NASA examines a galaxy that perishes every 114 days

While outer space is full of esoteric phenomena, a particular galaxy has surprised experts at the National Aeronautics and Space Administration (NASA). The space agency is now investigating a galaxy located 570 million light-years away that periodically spreads every 114 days. The Neil Gehrels Swift Observatory and Transiting Exoplanet Survey Satellite (TESS), which first observed the outbreak, said the explosion has occurred 20 times so far.

“These are the most anticipated and repeated multilevel flares seen from the core of a galaxy, and they provide us with a unique opportunity to study this exaggerated old belief in detail. We think that a supermassive black hole in the center of the galaxy creates a bursting state because it partially consumes the supermassive star, ”Anna Payne, a NASA graduate fellow at the University of Hawaii at Mano, said in a statement.

Three possible explanations

Subsequently, NASA offered three possible explanations for the outbreak named ASASSN-14ko. The first is that it is caused by the interaction between the discs of a two-hole black hole. Recent data suggest that two black holes exist, but they do not revolve sufficiently to cause a flare. A second possibility is that a passing star was intercepted by a black hole, but since the flares have been consistent with respect to their size, scientists reduce this possibility. The third and most plausible explanation speaks of a partial tidal disintegration event, when a star moves too close to a black hole and the material is continuously stripped away. The star’s orbit is not spherical, meaning that each time it approaches a black hole more mass is destroyed.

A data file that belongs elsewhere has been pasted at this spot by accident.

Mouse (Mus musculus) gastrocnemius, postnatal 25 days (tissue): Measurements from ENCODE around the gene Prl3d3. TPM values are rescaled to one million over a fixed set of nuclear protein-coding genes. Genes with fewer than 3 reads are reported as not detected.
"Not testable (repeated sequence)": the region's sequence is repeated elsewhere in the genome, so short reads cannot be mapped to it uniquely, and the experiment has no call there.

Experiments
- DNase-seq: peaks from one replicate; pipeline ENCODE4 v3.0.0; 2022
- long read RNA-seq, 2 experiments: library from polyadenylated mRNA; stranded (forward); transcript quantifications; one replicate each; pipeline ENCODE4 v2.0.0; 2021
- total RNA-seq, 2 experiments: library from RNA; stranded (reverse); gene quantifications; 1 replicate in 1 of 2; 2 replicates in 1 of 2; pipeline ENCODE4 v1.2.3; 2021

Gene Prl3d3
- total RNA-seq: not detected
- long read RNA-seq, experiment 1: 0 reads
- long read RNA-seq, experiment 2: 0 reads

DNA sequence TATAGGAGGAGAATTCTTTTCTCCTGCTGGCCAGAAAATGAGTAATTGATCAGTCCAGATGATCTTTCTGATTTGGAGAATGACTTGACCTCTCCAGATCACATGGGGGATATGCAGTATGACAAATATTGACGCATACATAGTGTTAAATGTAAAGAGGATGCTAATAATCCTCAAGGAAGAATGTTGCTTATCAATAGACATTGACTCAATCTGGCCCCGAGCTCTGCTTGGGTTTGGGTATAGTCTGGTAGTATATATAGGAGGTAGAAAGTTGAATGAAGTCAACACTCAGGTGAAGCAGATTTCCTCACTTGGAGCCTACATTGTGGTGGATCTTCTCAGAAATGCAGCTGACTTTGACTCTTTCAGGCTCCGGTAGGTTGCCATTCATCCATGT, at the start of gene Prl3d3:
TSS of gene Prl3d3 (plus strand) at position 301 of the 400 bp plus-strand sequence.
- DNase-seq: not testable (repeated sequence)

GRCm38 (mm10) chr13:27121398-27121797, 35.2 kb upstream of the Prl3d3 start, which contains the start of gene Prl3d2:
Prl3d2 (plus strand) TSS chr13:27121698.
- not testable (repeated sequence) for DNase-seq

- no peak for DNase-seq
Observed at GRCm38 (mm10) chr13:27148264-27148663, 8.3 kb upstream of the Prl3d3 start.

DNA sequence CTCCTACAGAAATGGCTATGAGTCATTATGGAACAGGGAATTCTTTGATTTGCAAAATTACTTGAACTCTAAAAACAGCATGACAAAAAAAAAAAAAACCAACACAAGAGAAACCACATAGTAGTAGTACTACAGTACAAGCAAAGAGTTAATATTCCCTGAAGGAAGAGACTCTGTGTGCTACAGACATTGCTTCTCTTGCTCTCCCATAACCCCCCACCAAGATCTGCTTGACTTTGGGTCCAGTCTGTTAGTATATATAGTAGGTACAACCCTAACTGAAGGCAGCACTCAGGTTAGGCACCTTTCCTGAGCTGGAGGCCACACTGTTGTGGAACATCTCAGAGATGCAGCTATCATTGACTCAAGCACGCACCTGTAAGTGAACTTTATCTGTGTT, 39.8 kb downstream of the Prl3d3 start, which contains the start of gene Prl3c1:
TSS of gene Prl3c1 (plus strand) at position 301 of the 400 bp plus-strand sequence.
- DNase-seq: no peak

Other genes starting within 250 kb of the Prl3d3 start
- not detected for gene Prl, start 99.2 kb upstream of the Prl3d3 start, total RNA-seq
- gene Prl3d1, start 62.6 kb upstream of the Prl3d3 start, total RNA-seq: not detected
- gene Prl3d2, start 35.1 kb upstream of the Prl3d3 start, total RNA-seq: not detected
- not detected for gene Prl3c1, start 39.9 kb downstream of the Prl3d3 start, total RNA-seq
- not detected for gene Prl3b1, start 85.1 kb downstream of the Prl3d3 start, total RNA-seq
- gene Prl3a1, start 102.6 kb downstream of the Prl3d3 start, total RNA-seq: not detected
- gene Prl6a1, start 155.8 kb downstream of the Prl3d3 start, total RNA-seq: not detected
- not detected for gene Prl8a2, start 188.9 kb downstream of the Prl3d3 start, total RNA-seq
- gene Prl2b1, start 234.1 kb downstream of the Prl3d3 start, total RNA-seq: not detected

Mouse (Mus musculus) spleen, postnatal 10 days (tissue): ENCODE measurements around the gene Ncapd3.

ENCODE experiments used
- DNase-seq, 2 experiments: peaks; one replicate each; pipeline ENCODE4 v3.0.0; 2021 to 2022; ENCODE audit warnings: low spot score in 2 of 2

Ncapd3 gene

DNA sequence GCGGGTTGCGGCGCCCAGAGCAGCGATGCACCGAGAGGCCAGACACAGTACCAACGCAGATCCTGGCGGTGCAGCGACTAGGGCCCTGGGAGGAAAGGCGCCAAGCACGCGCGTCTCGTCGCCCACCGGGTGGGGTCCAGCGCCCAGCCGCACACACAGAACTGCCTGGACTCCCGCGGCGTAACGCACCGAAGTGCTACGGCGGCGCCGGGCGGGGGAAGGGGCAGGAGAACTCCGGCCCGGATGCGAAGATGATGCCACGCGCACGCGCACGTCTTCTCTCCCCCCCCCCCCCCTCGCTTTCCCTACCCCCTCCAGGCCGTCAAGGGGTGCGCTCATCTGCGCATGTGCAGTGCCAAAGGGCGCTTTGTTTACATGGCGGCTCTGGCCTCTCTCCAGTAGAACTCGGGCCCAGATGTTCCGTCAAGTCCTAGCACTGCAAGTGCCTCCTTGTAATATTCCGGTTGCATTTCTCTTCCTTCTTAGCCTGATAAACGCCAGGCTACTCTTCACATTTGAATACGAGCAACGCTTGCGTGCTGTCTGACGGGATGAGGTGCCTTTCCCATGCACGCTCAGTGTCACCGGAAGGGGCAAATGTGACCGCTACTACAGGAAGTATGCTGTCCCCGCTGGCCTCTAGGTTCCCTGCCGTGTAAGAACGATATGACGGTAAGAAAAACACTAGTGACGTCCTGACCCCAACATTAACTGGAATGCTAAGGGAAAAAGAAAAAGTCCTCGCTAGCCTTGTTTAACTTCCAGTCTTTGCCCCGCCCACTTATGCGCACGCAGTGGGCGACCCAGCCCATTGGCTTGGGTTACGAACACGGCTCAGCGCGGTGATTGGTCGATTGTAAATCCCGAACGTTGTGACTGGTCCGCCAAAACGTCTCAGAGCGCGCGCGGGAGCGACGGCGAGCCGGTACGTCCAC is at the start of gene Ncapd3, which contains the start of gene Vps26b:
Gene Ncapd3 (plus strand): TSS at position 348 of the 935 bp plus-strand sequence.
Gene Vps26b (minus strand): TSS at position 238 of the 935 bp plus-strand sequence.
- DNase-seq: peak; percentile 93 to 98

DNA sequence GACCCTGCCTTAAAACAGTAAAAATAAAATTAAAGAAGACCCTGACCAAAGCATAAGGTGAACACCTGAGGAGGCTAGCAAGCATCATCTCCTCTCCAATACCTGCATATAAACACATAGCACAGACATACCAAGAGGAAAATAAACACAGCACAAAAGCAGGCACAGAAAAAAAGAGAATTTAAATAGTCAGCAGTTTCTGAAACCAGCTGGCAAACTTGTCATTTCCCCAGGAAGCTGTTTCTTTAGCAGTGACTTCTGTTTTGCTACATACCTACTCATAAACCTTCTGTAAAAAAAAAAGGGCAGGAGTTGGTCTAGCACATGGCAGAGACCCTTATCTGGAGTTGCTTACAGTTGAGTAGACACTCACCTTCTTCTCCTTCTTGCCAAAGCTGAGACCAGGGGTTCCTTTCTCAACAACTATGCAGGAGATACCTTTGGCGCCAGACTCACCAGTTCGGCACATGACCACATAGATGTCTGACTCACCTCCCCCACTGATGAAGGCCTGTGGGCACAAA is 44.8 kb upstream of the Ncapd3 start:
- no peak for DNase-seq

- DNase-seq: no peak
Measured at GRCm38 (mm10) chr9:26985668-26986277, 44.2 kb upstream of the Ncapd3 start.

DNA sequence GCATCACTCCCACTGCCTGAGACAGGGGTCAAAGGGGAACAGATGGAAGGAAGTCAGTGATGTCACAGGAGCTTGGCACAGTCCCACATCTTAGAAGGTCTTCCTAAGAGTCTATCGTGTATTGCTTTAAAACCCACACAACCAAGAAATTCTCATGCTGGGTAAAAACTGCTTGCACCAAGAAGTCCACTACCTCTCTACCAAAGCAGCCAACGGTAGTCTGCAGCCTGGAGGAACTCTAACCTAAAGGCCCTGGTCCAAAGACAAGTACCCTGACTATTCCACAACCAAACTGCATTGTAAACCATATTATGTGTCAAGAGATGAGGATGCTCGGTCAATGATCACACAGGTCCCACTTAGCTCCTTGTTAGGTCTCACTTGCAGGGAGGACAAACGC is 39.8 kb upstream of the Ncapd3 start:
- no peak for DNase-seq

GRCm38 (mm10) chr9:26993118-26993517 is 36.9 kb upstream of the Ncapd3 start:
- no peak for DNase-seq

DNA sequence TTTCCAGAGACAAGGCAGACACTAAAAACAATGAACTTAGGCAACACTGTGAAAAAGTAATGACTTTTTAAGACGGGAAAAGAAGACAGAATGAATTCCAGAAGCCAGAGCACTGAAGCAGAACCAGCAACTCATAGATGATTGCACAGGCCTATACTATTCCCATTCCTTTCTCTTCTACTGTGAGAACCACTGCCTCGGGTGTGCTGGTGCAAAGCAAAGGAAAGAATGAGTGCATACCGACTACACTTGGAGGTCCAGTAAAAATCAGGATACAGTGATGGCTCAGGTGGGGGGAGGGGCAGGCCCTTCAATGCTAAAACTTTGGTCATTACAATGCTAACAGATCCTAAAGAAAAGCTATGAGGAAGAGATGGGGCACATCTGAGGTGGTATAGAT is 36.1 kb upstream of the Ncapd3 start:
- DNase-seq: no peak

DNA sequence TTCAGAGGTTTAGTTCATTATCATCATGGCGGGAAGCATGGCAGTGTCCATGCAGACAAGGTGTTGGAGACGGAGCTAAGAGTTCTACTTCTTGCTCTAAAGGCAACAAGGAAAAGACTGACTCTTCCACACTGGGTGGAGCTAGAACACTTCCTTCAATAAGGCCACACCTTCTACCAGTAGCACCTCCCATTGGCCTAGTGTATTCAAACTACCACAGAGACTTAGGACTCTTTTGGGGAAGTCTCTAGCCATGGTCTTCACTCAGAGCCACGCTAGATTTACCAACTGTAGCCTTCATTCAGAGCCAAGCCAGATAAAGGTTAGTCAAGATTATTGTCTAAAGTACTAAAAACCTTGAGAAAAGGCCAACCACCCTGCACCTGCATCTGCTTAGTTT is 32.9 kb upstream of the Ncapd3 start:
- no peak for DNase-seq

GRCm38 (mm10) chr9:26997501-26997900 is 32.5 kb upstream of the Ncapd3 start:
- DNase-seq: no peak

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“ASASSN-14ko is currently our best example of periodic variability in an active galaxy, despite decades of other claims, because its flare time is consistent with and analyzed by Anna’s six years of data,” Jeremy Chechenman Said, an astrophysicist at NASA’s Goddard Space Flight Center in Greenbelt, Maryland, who studies black holes, but was not involved in research. “This result is a true tour day force of multilevel observation astronomy,” NASA said in a statement.

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